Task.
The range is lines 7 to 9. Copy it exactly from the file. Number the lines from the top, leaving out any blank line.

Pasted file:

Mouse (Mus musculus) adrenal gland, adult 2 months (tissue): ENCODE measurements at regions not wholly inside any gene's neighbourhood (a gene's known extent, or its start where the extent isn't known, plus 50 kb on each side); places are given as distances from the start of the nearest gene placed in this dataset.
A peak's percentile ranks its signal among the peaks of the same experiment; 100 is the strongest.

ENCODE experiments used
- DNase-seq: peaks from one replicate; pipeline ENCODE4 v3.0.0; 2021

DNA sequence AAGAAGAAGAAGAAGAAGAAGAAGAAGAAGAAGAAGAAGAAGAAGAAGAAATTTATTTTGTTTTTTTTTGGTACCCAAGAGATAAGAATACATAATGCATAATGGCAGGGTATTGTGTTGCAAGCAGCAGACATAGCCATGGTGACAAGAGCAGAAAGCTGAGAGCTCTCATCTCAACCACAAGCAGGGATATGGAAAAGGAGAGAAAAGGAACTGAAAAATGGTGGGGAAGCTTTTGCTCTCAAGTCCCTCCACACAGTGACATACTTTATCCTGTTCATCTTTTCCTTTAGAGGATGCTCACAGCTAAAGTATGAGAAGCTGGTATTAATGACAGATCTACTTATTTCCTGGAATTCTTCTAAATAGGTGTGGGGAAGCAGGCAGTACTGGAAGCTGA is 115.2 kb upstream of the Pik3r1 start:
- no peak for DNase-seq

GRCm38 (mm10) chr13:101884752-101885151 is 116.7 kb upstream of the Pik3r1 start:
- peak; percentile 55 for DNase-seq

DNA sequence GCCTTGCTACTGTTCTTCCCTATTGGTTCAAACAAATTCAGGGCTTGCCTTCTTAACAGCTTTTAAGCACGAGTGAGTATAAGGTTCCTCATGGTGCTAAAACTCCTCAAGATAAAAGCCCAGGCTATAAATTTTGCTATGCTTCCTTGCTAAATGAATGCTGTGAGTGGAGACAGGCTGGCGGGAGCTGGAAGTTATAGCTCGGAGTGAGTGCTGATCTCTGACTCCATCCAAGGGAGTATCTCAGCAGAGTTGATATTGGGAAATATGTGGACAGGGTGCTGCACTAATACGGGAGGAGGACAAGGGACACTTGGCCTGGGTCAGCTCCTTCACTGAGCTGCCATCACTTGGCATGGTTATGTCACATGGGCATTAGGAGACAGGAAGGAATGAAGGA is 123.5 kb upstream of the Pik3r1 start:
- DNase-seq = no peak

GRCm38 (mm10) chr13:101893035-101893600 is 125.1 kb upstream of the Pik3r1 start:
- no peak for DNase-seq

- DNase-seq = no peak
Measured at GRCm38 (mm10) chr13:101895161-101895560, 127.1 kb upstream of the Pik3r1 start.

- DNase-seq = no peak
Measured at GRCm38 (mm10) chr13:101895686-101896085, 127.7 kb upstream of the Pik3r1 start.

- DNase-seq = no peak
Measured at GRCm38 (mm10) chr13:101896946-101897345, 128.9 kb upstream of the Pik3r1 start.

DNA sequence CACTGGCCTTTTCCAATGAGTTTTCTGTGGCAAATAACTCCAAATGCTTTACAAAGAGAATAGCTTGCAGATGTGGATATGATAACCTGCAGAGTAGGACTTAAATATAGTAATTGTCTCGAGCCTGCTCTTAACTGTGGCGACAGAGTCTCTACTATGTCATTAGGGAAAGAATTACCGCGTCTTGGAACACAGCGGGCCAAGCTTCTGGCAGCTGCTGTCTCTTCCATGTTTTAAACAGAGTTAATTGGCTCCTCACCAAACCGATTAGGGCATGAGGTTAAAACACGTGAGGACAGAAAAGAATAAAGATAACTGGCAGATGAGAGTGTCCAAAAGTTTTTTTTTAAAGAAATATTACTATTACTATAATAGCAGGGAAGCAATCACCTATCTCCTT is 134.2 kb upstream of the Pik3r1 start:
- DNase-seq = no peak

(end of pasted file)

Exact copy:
GRCm38 (mm10) chr13:101884752-101885151 is 116.7 kb upstream of the Pik3r1 start:
- peak; percentile 55 for DNase-seq

DNA sequence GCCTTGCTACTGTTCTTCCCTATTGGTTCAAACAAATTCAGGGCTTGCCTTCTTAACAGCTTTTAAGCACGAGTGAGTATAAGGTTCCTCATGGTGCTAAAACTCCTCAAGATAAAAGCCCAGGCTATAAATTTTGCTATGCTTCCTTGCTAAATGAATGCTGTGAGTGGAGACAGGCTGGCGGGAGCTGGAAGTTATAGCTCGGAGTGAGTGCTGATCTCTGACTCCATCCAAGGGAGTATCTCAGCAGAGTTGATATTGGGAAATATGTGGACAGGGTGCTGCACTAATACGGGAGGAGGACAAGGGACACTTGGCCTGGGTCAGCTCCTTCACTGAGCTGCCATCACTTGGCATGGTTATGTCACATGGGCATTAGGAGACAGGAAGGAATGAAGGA is 123.5 kb upstream of the Pik3r1 start: